United Christian Boys Sr.Sec.School
United Christian Girls Sr.Sec.School
St. Thomas School (CBSE)
United Christian Primary School
Industrial Training Centre
United Christian Boys & Girls Hostels
United Christian Boys & Girls Homes
UCI Hostel
United Christian School of Nurisng
Agriculture Farm
By the 1930s several overseas missions had established a widely scattered presence throughout the vast region of pre-partition Punjab. Both the American Presbyterians and the Methodists had a number of small schools with only a few students and a couple of teachers. This situation might have continued unchanged if the Great Depression had not happened. It brought with it severe financial difficulties and hard-pressed mission managers thought it prudent to pool the resources of several small schools in order to manage a single larger school. This strategy, which was widely used in the United States, was called consolidation of schools. Accordingly mission managers decided to close down several small schools and build a residential high school. In this manner the vision of a large central high school, established and administered by inter-denominational effort took shape.

           In the late 1930s a delegation of the AP mission traveled the length and breadth of Punjab in order to identify the schools, which could be wound up and merged into one. They decided to close down the Lower Middle School in Shadara and Kasur (both towns are now in Pakistan), Middle School for village teachers, Moga and Middle Boarding School and Teacher Training School for Girls, Ambala. The Methodists, on their part, decided to wind up their schools in Raiwind and Khanewal, (both places are now in Pakistan).

          It was then time to select a suitable location for the central school. The participating missions looked at sites in Shadara, Kasur, Ferozpur, Moga and Sahnewal in Ludhiana District. Had it not been for a severe flood which ravaged Ludhiana and The surrounding areas, the missions would have purchased the site in Sahnewal. It became necessary to look for a site in an area less prone to floods than Ludhiana was. That place was to be Suranussi, about 8 kms from the Jalandhar city centre. Having selected the location the missions constituted a governing body for the central school and registered it as The Board of Directors of the United Christian Schools of the Punjab on June 4th, 1941 under the Registration of Societies Act, 1860 at Lahore.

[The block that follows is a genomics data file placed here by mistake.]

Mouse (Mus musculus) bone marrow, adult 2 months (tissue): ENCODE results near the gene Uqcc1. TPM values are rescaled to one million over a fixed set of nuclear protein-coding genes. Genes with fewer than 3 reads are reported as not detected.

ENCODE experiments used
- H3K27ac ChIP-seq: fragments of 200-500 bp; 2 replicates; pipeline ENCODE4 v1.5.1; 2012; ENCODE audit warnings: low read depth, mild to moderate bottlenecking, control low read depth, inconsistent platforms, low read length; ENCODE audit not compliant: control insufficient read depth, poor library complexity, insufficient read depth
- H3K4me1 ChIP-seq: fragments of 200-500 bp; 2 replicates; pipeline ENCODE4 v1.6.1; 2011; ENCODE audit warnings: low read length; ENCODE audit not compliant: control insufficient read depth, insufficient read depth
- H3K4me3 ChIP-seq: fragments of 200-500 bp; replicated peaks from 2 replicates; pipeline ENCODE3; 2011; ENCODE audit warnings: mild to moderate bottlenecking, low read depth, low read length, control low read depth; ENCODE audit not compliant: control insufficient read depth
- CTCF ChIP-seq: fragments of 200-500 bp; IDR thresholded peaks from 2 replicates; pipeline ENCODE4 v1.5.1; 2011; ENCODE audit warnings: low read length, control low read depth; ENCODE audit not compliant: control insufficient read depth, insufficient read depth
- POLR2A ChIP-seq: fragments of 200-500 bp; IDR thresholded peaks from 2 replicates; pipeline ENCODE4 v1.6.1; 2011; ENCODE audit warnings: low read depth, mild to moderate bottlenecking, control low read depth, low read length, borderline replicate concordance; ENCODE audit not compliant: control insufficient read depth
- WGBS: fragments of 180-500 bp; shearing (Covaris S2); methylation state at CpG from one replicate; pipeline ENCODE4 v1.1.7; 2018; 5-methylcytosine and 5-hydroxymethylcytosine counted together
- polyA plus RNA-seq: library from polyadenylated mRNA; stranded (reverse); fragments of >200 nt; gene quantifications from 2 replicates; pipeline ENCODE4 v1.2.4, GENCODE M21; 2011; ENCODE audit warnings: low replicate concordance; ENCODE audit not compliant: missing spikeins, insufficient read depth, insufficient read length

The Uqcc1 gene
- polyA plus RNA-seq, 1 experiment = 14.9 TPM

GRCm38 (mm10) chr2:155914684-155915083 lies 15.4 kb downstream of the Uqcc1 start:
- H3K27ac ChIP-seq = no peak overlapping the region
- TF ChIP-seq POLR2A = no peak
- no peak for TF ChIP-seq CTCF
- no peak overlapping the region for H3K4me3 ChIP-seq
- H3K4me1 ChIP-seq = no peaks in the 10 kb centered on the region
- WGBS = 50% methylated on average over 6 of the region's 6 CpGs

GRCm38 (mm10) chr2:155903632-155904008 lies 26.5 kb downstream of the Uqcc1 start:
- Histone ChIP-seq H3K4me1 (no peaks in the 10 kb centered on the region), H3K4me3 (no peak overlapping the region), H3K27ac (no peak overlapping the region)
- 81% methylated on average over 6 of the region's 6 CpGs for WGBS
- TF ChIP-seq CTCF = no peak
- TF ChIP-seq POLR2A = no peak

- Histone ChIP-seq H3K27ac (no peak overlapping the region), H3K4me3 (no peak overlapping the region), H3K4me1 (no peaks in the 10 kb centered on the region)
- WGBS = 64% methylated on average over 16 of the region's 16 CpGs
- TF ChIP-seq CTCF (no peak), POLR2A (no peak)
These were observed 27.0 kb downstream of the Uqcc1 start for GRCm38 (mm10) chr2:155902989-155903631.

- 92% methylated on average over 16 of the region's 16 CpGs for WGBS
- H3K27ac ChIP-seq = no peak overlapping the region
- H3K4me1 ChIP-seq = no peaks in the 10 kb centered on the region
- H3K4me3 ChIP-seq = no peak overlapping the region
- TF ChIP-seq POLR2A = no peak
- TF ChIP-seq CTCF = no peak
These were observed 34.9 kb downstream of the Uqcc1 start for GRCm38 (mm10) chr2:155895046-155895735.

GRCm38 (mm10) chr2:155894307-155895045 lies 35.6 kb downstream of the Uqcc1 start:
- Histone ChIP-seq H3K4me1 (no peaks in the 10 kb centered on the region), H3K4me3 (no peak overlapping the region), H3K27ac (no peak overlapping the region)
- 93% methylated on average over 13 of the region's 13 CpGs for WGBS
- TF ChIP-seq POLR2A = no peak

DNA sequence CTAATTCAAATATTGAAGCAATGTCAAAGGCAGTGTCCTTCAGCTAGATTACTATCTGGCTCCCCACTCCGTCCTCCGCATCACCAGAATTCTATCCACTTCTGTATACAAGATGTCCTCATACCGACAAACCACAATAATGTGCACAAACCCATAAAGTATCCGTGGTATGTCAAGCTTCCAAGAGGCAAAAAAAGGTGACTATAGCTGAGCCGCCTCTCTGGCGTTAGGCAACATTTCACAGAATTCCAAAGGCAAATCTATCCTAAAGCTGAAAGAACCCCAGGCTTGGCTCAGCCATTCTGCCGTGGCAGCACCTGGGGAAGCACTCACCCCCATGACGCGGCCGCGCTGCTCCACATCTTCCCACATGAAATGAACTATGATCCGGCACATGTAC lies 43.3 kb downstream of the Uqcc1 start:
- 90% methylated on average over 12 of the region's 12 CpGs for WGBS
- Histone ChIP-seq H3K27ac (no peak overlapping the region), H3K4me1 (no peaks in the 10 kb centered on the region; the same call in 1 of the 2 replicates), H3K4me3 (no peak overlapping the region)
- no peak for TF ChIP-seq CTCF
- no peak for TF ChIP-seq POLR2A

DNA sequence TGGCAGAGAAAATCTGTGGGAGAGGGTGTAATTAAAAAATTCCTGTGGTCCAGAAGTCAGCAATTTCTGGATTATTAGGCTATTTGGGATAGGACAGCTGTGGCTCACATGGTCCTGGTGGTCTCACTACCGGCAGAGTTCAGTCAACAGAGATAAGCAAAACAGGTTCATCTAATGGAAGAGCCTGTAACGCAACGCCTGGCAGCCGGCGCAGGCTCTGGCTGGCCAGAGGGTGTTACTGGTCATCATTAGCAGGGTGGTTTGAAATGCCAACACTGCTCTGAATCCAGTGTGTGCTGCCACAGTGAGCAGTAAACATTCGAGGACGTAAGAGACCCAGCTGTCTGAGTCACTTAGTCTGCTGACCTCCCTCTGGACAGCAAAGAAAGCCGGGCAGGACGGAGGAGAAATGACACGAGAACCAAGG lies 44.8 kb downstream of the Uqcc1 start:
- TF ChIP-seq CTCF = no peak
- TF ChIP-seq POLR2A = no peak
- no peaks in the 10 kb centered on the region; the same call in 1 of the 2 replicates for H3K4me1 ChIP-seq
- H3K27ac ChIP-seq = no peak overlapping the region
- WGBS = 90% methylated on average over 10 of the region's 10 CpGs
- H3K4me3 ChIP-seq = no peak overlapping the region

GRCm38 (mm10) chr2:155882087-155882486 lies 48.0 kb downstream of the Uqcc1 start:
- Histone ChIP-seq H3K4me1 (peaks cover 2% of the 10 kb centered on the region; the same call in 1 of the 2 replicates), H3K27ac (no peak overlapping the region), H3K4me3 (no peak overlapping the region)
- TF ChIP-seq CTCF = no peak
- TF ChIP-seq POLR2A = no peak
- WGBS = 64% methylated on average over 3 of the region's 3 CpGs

However, classes could begin only two years later after the United Christain School (UCS) had bought a partially constructed house along with the three acres of land around it. Only two of the rooms had a roof over it and the rest of the roof had to be laid hastily so as to provide living space for about forty boys and their caretakers. This was the boys wing of the UCS. The girls wing was housed about 7 kms from Suranussi in the vacant hostel building of an already existing school. A year later the UCS bought a two hundred acre stretch of land exactly to the south-west of the first site. Over the next two-and-a-half years, three residential houses and a hostel building were constructed and made ready for occupation in the summer of 1948. The UCS master plan was drawn up in 1950 and thereafter, the main school buildings and faculty residences were constructed.

          Thus, the UCS begun on a very modest scale. Over the past fifty years it has grown considerably. The UCS itself was re-christened as the United Christian Institute in 1970. The boy's wing of the UCS is now called the United Christian Senior Secondary School for Boys; The girls wing is called the United Christian High School for Girls. In 1952 our vocational training wing, the Industrial Training Centre, was established, the Christian Model School now called St. Thomas School in 1972, and most recently, the United Christian Primary School established in 1993.

           Through the past fifty years the management of the UCS, and later, of the UCI has been in the hands of the Board of Directors of the United Christian Institute. It includes representatives of the Church of North India and the Methodist Church. The director-manager handles the day-to-day administration of the institute.